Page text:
Issue ID: 21
Experiencing and Remembering the Hachscharah. Documents and Stories from and about the Hehalutz in Sweden
In the spring of 1933, the halutz-quota was established in Sweden. This quota gave young German Jews the possibility to come to Sweden as transmigrants to receive training in agricultural work for 18 months and then continue to Palestine. In total, between the years 1933-1941 490 teenagers were sent to Sweden through the halutz-quota. The focus of this article is on how and what the young people communicate about their time in Sweden in different sources. Drawing from various unpublished materials produced within the movement in Sweden as well as interviews with former members of the He-Halutz, the aim is to place the persons who entered Sweden through the halutz-quota as central actors in the text, both as important agents in the past and as constructors of the stories of that past.
Immediately after the foundation of the Protectorate of Bohemia and Moravia, activities, focus groups, bureaucratic structure, and organization of hachsharah training centers had to change considerably. Chances to emigrate became more and more limited. Since the completion of the hachsharah training became a prerequisite for obtaining the emigration certificate, the reorganization of hachsharah training centers became a crucial task for Zionists. Various agricultural training centers, vocational training, and requalification courses were established and organized with unprecedented intensity. For these activities, He-Halutz department of the Palestinian Office was responsible, and organized these places mostly on farms and manors of Czech farmers; this became a part of the economic exploitation of the Jews. The paper will analyze changes in age groups, social status of emigration candidates and trainees, reorganization of training camps from the perspective of the Zionist movement as well as temporal changes of Jewish geography in the former territory of the Protectorate of Bohemia and Moravia.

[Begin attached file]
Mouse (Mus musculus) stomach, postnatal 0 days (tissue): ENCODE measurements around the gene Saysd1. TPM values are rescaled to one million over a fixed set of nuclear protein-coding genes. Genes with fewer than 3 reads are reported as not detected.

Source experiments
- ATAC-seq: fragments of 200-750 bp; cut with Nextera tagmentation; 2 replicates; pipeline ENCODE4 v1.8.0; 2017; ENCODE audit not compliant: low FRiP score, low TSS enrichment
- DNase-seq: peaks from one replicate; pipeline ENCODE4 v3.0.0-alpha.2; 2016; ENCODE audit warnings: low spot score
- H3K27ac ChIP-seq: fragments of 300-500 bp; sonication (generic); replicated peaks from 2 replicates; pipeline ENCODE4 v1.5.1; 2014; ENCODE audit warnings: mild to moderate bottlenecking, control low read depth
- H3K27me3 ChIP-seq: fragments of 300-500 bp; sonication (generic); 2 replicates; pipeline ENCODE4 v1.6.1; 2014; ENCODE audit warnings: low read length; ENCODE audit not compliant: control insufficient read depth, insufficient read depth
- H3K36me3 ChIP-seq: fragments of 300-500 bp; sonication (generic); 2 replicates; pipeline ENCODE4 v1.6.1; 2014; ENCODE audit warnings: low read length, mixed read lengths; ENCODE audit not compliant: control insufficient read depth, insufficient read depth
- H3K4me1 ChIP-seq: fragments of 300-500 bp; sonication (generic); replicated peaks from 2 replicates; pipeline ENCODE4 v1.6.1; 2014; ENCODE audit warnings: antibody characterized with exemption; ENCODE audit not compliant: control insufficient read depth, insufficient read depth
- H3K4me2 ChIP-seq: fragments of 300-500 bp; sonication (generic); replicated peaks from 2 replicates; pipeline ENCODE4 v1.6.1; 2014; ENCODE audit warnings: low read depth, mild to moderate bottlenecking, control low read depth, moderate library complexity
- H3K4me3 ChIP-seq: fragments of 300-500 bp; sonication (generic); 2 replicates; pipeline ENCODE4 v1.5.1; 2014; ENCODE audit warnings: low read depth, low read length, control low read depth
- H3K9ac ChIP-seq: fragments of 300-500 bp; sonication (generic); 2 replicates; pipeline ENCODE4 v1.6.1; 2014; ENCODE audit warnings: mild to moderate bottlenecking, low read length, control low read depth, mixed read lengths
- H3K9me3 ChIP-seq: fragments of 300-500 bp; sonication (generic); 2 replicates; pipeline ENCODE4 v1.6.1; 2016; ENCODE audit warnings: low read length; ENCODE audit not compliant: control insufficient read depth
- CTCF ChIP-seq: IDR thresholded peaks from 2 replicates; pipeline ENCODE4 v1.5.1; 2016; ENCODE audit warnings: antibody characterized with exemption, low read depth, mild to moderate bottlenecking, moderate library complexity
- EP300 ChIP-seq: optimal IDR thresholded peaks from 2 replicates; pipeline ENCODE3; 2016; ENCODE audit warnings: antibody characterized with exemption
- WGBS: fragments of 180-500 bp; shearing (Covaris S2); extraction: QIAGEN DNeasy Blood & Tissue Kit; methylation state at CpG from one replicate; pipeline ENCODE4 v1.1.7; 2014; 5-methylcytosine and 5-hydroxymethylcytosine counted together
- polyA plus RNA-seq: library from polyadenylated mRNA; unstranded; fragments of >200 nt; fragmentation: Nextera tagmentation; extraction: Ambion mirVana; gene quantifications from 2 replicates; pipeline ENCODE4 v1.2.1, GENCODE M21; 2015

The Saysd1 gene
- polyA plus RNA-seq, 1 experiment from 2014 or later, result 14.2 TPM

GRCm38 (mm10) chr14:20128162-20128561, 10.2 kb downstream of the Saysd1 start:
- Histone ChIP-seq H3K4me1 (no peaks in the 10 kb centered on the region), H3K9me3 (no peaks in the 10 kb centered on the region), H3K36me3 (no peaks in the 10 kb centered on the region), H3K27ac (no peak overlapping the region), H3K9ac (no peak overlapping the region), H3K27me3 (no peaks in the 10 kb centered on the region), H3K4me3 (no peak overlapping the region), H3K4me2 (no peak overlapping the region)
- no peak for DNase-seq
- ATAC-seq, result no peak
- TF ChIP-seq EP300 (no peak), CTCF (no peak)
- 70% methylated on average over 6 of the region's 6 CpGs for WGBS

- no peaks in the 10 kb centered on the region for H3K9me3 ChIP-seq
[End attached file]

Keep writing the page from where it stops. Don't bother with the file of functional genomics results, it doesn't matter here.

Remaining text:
Drawing on rich and eloquent sources, both institutional and personal, this article outlines how internal documents of the American Joint Distribution Committee, press reports, and personal testimonies present vocational training in the hachsharot for Jewish survivors of the Holocaust in Greece. How do these sources communicate with each other, and what problems are they silent about? Through their close examination, I seek to paint a more accurate picture beyond the Zionist idea of aliyah and to interconnect Holocaust survivors’ attempts to move from Greece to Palestine with the Greek Civil War, the Cold War, and the situation in the Middle East. To this end, I analyze the attitudes of local and transnational actors as well as personal recollections of the multifold postwar experience of these vocational training centers in Greece.